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On the most southern tip of the Sulawesi lies the capital of the island. It is the largest city in Celebes with nearly 900.000 inhabitants. Makassar was, until very recently, known as Ujung Pandang and it is a city with a glorious history of sailors and worriers.

Gateway to Toraja

Makassar is the main entrance to the highlands to the north. During the economic and political crisis that started in 1997, Merpati Nusantara Airlines ceased operation of the flight from Makassar to Toraja. One used to be able to fly there in a 14-seater in less than an hour. Nowadays, there is a very good and reliable bus service that takes you there in about 8 hours. (See: How to get there & By bus). Hopefully, with renewed efforts to promote tourism to the country, airline services to Pongtiku Airport in Toraja will be resumed in the near future.

Short History

Makassar's history dates back to at least the 14th century. It became the islands major town towards the 16th century thanks to various kingdoms such as Gowa and Tallo and the so-called nomads of the sea, the Bajau-people.

In the 17th century, when Makassar had already been in extensive contact with Islam, the city grew enormously and became a center of trade and commerce. This trend continued during the following decades, with initially slaves, and later on with pearls, copra, sandalwood as the major commodities. In 1938, with a population of more than 700,000 people, Makassar was given the status of capital of virtually the entire eastern half of Indonesia.

After the Second World War, the city grew even further and extended in all directions. The name Ujung Pandang (sometimes used by Bugis and Makassar traders) was given to the city in the mid seventies. Ujung Pandang has an important state university named after Makassarese Sultan Hasanuddin, and the number of smaller kampungs towards the east have created a whole new urban area of which today's Panakkukang is a part.

Recently, in December 1999, the municipality of the city decided to change its name back to Makassar.

Makassar today

 

Makassar is a bustling city with inhabitants from all over the archipelago. There is influx from Java, Bali, other parts of (South) Sulawesi and eastern Indonesia. Also, the ethnic Chinese play a major role in the city's economy. A few years ago, perhaps the biggest mosque (on Jl. Mesjid Raya) of eastern Indonesia was built. Its colouring is very unusual and well worth a picture.

It is the city of commerce and communication, and for many people a place to escape the restraints of village life. There are many hotels, especially in the more expensive class, and for those who have a night or two to spare, there is plenty of opportunity for relaxation and entertainment. One of the most interesting ways of spending an evening in Makassar, is going to see the Pantai Losari (Losari Beach), which, apart from a variety of quality restaurants, boasts a row of food stalls that seems to go on for ever. Here you can eat local food at real bargain prices. Watch the cooks make their nasi goreng, roast their fish or prepare their mie kuah, and enjoy your meal!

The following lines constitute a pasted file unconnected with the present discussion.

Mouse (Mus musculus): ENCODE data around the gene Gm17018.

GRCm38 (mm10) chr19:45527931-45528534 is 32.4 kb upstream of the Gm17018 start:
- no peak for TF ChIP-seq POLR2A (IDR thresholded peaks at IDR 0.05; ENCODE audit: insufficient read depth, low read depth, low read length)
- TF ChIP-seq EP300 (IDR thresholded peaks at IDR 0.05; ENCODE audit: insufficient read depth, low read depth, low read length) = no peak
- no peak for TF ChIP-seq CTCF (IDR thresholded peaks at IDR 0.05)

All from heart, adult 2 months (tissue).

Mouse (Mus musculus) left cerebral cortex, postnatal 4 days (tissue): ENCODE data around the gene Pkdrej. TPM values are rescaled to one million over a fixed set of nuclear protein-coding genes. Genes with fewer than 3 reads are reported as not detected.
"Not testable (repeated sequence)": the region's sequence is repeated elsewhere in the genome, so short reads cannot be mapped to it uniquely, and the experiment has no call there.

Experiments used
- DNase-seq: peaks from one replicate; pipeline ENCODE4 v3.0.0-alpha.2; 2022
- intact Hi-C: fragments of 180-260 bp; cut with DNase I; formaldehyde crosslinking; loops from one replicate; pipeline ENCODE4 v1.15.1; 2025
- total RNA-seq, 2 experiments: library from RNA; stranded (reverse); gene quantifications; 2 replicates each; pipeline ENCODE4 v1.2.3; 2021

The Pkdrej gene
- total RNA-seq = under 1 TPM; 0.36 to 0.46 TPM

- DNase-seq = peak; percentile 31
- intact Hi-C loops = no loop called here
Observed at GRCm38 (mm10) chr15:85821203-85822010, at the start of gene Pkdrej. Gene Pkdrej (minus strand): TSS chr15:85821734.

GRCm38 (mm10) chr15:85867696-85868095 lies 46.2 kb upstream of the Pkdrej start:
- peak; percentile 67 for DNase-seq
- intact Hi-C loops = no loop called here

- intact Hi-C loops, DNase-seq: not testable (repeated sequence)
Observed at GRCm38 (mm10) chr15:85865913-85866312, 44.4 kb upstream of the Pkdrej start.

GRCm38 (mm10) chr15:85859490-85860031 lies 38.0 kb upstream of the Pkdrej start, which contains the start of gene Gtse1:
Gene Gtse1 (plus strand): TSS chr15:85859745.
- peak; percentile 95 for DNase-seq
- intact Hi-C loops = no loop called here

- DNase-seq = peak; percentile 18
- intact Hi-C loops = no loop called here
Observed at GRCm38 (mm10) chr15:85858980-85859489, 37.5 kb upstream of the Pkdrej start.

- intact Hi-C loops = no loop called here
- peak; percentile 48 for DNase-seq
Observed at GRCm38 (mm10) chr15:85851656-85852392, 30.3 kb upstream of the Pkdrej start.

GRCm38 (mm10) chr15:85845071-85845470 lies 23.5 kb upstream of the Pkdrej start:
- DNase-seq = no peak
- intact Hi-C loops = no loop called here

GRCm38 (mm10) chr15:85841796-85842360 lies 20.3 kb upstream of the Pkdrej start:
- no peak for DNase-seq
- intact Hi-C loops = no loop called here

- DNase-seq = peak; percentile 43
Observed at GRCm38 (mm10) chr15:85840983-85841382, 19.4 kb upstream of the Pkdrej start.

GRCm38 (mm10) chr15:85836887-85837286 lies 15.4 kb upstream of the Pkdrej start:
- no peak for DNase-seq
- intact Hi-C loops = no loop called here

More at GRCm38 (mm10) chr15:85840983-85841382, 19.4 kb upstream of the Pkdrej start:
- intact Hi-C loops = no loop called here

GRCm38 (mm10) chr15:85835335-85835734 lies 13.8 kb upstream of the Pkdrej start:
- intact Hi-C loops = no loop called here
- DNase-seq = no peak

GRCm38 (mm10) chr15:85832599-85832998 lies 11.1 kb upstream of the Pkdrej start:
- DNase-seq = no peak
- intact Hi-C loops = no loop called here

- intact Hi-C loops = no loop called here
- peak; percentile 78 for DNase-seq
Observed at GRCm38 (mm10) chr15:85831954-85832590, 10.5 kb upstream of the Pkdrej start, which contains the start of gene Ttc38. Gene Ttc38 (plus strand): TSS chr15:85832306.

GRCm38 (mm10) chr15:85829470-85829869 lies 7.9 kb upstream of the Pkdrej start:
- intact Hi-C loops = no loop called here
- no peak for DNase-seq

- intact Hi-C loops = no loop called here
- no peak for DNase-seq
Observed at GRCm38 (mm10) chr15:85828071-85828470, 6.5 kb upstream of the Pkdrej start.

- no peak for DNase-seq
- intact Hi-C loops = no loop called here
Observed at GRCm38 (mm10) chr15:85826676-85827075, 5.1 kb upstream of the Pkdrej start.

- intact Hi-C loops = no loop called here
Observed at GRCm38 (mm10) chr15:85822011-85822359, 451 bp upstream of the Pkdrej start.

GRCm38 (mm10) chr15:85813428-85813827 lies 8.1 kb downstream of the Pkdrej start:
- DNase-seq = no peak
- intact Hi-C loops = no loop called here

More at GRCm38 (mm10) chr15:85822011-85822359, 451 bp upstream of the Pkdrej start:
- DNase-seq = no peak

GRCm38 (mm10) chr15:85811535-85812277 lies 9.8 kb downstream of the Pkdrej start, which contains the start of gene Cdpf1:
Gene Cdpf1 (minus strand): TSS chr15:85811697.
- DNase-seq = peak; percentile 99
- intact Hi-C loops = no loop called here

Sightseeing in the city

After the Dutch, together with the Bugis people, conquered the main Makassarese fortress ('banteng'), they called it Fort Rotterdam. Today, the fortress is still the main attraction of the city and houses a library, a museum and archeological archives. North of the fortress, in the area that was formerly called 'Kampung Belanda', confined by today's Jl. Nusantara and Jl. Jampea, lived the Europeans and Chinese. A stroll around this area is well worth a morning in spite of the fact that many historic buildings were demolished when the modern harbour was constructed in the early nineties. Meander down the many narrow streets, and try to absorb the atmosphere of Makassar's past.

If you want to see the famous large sailing ships, the perahu pinisi, you go to Paotere Harbour in the north. There, you will find a colourful spectrum of boats being (un)loaded, fishermen going about their business and emptying their nets full of swordfish, tuna, octopus etc. Today, this harbour remains a centre of commercial maritime transport. You will see hundreds of sacks of rice or sugar and tons of wooden planks imported from Kalimantan, destined to go to other major cities as Jakarta and Surabaya.

Another attraction of Makassar are the four major Chinese temples. The oldest and probably most attractive is the 'Temple of the Heavenly Queen' (Tian Hou Gong) on the corner of Jl. Sulawesi and Jl. Serui.

Where to stay

Top class hotels

Hotel Pantai Gapura
Sidona Hotel
Makassar Golden Hotel
Victoria PanghegarHotel
Hotel Sahid Makassar
Marannu City Hotel
Losari Beach Hotel
Hotel Yasmin
 

Middle Class Hotels

Pondok Suada Indah
Makassar City Hotel
Kenari Pantai
Delta

Hostels & Losmen

Legend Hostel
Pondok Wisata